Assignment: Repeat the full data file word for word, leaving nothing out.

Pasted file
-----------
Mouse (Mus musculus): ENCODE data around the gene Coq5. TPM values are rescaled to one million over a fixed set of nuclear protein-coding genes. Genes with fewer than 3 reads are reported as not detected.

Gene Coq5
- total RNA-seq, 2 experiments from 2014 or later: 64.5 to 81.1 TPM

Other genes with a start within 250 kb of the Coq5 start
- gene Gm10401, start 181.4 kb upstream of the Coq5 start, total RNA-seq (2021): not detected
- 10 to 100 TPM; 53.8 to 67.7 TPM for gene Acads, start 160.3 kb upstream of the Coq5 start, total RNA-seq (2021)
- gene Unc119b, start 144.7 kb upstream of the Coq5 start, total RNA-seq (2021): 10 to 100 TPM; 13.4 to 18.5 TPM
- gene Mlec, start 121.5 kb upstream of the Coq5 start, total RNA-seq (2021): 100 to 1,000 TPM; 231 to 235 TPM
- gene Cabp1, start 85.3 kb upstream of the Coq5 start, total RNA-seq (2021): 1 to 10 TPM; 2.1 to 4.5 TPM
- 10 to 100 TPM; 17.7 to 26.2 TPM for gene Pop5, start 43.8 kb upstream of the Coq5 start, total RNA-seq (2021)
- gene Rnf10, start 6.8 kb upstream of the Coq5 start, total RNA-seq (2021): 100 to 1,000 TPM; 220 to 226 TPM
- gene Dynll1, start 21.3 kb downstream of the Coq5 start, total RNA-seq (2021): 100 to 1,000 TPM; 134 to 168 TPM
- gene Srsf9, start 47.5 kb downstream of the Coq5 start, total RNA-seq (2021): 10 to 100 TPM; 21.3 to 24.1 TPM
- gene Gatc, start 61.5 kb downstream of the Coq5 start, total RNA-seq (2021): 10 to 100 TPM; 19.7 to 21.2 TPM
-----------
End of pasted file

Mouse (Mus musculus): ENCODE data around the gene Coq5. TPM values are rescaled to one million over a fixed set of nuclear protein-coding genes. Genes with fewer than 3 reads are reported as not detected.

Gene Coq5
- total RNA-seq, 2 experiments from 2014 or later: 64.5 to 81.1 TPM

Other genes with a start within 250 kb of the Coq5 start
- gene Gm10401, start 181.4 kb upstream of the Coq5 start, total RNA-seq (2021): not detected
- 10 to 100 TPM; 53.8 to 67.7 TPM for gene Acads, start 160.3 kb upstream of the Coq5 start, total RNA-seq (2021)
- gene Unc119b, start 144.7 kb upstream of the Coq5 start, total RNA-seq (2021): 10 to 100 TPM; 13.4 to 18.5 TPM
- gene Mlec, start 121.5 kb upstream of the Coq5 start, total RNA-seq (2021): 100 to 1,000 TPM; 231 to 235 TPM
- gene Cabp1, start 85.3 kb upstream of the Coq5 start, total RNA-seq (2021): 1 to 10 TPM; 2.1 to 4.5 TPM
- 10 to 100 TPM; 17.7 to 26.2 TPM for gene Pop5, start 43.8 kb upstream of the Coq5 start, total RNA-seq (2021)
- gene Rnf10, start 6.8 kb upstream of the Coq5 start, total RNA-seq (2021): 100 to 1,000 TPM; 220 to 226 TPM
- gene Dynll1, start 21.3 kb downstream of the Coq5 start, total RNA-seq (2021): 100 to 1,000 TPM; 134 to 168 TPM
- gene Srsf9, start 47.5 kb downstream of the Coq5 start, total RNA-seq (2021): 10 to 100 TPM; 21.3 to 24.1 TPM
- gene Gatc, start 61.5 kb downstream of the Coq5 start, total RNA-seq (2021): 10 to 100 TPM; 19.7 to 21.2 TPM